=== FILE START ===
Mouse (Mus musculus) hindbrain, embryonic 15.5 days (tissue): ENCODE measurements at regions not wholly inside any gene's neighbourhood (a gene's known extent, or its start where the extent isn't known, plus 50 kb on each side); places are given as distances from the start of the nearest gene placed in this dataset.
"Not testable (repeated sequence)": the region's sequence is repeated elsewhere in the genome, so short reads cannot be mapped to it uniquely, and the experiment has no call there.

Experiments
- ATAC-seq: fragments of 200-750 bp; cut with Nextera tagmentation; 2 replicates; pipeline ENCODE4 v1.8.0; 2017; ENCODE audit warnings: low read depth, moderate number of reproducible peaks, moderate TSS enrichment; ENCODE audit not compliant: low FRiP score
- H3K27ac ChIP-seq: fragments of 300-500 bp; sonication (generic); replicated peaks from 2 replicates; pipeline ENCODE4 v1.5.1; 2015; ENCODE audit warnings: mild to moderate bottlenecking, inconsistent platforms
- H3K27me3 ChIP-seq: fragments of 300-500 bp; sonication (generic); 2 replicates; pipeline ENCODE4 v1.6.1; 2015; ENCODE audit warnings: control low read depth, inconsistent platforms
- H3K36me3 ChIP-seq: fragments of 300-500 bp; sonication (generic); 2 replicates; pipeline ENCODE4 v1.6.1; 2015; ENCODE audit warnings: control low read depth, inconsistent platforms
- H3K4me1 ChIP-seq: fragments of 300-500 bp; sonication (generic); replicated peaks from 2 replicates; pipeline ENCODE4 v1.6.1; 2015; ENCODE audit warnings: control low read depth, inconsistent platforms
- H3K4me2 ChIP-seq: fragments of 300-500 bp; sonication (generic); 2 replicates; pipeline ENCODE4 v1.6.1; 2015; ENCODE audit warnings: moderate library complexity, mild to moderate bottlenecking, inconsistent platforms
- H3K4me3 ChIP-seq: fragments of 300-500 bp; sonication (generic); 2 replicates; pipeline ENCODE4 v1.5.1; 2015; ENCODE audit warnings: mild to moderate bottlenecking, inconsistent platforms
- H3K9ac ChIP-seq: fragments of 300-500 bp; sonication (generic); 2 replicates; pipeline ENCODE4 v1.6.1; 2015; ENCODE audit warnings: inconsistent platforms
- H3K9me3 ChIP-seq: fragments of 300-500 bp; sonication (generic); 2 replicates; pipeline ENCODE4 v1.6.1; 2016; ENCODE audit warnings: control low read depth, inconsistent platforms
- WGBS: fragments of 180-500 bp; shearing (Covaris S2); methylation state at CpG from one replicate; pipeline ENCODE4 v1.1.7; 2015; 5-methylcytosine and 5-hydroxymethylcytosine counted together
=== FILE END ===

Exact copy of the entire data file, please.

Mouse (Mus musculus) hindbrain, embryonic 15.5 days (tissue): ENCODE measurements at regions not wholly inside any gene's neighbourhood (a gene's known extent, or its start where the extent isn't known, plus 50 kb on each side); places are given as distances from the start of the nearest gene placed in this dataset.
"Not testable (repeated sequence)": the region's sequence is repeated elsewhere in the genome, so short reads cannot be mapped to it uniquely, and the experiment has no call there.

Experiments
- ATAC-seq: fragments of 200-750 bp; cut with Nextera tagmentation; 2 replicates; pipeline ENCODE4 v1.8.0; 2017; ENCODE audit warnings: low read depth, moderate number of reproducible peaks, moderate TSS enrichment; ENCODE audit not compliant: low FRiP score
- H3K27ac ChIP-seq: fragments of 300-500 bp; sonication (generic); replicated peaks from 2 replicates; pipeline ENCODE4 v1.5.1; 2015; ENCODE audit warnings: mild to moderate bottlenecking, inconsistent platforms
- H3K27me3 ChIP-seq: fragments of 300-500 bp; sonication (generic); 2 replicates; pipeline ENCODE4 v1.6.1; 2015; ENCODE audit warnings: control low read depth, inconsistent platforms
- H3K36me3 ChIP-seq: fragments of 300-500 bp; sonication (generic); 2 replicates; pipeline ENCODE4 v1.6.1; 2015; ENCODE audit warnings: control low read depth, inconsistent platforms
- H3K4me1 ChIP-seq: fragments of 300-500 bp; sonication (generic); replicated peaks from 2 replicates; pipeline ENCODE4 v1.6.1; 2015; ENCODE audit warnings: control low read depth, inconsistent platforms
- H3K4me2 ChIP-seq: fragments of 300-500 bp; sonication (generic); 2 replicates; pipeline ENCODE4 v1.6.1; 2015; ENCODE audit warnings: moderate library complexity, mild to moderate bottlenecking, inconsistent platforms
- H3K4me3 ChIP-seq: fragments of 300-500 bp; sonication (generic); 2 replicates; pipeline ENCODE4 v1.5.1; 2015; ENCODE audit warnings: mild to moderate bottlenecking, inconsistent platforms
- H3K9ac ChIP-seq: fragments of 300-500 bp; sonication (generic); 2 replicates; pipeline ENCODE4 v1.6.1; 2015; ENCODE audit warnings: inconsistent platforms
- H3K9me3 ChIP-seq: fragments of 300-500 bp; sonication (generic); 2 replicates; pipeline ENCODE4 v1.6.1; 2016; ENCODE audit warnings: control low read depth, inconsistent platforms
- WGBS: fragments of 180-500 bp; shearing (Covaris S2); methylation state at CpG from one replicate; pipeline ENCODE4 v1.1.7; 2015; 5-methylcytosine and 5-hydroxymethylcytosine counted together